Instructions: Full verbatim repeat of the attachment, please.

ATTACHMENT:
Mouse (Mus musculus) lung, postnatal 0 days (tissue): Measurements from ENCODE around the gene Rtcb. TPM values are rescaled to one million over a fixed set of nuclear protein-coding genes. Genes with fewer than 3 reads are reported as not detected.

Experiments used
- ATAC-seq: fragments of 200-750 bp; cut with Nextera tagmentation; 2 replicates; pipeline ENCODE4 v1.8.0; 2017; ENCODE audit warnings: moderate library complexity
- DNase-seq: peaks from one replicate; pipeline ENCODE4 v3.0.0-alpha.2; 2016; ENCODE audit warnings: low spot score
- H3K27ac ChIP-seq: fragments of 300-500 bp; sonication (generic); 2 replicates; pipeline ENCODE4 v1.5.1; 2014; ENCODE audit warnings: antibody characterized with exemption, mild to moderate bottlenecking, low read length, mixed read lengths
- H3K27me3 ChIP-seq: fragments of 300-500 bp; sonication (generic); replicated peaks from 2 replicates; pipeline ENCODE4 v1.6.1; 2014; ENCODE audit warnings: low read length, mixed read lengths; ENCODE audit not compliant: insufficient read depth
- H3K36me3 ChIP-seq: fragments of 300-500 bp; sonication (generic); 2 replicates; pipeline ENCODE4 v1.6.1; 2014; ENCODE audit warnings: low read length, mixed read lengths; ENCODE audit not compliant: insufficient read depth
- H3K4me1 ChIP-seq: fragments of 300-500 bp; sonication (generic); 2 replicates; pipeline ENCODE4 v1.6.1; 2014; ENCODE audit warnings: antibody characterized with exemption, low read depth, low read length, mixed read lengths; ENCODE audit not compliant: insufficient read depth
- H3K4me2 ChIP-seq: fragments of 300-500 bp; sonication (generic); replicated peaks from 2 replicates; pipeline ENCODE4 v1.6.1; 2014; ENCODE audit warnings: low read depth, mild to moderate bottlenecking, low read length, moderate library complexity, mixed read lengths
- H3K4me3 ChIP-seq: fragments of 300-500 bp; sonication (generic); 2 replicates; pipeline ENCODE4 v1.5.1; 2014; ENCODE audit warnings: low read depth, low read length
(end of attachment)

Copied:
Mouse (Mus musculus) lung, postnatal 0 days (tissue): Measurements from ENCODE around the gene Rtcb. TPM values are rescaled to one million over a fixed set of nuclear protein-coding genes. Genes with fewer than 3 reads are reported as not detected.

Experiments used
- ATAC-seq: fragments of 200-750 bp; cut with Nextera tagmentation; 2 replicates; pipeline ENCODE4 v1.8.0; 2017; ENCODE audit warnings: moderate library complexity
- DNase-seq: peaks from one replicate; pipeline ENCODE4 v3.0.0-alpha.2; 2016; ENCODE audit warnings: low spot score
- H3K27ac ChIP-seq: fragments of 300-500 bp; sonication (generic); 2 replicates; pipeline ENCODE4 v1.5.1; 2014; ENCODE audit warnings: antibody characterized with exemption, mild to moderate bottlenecking, low read length, mixed read lengths
- H3K27me3 ChIP-seq: fragments of 300-500 bp; sonication (generic); replicated peaks from 2 replicates; pipeline ENCODE4 v1.6.1; 2014; ENCODE audit warnings: low read length, mixed read lengths; ENCODE audit not compliant: insufficient read depth
- H3K36me3 ChIP-seq: fragments of 300-500 bp; sonication (generic); 2 replicates; pipeline ENCODE4 v1.6.1; 2014; ENCODE audit warnings: low read length, mixed read lengths; ENCODE audit not compliant: insufficient read depth
- H3K4me1 ChIP-seq: fragments of 300-500 bp; sonication (generic); 2 replicates; pipeline ENCODE4 v1.6.1; 2014; ENCODE audit warnings: antibody characterized with exemption, low read depth, low read length, mixed read lengths; ENCODE audit not compliant: insufficient read depth
- H3K4me2 ChIP-seq: fragments of 300-500 bp; sonication (generic); replicated peaks from 2 replicates; pipeline ENCODE4 v1.6.1; 2014; ENCODE audit warnings: low read depth, mild to moderate bottlenecking, low read length, moderate library complexity, mixed read lengths
- H3K4me3 ChIP-seq: fragments of 300-500 bp; sonication (generic); 2 replicates; pipeline ENCODE4 v1.5.1; 2014; ENCODE audit warnings: low read depth, low read length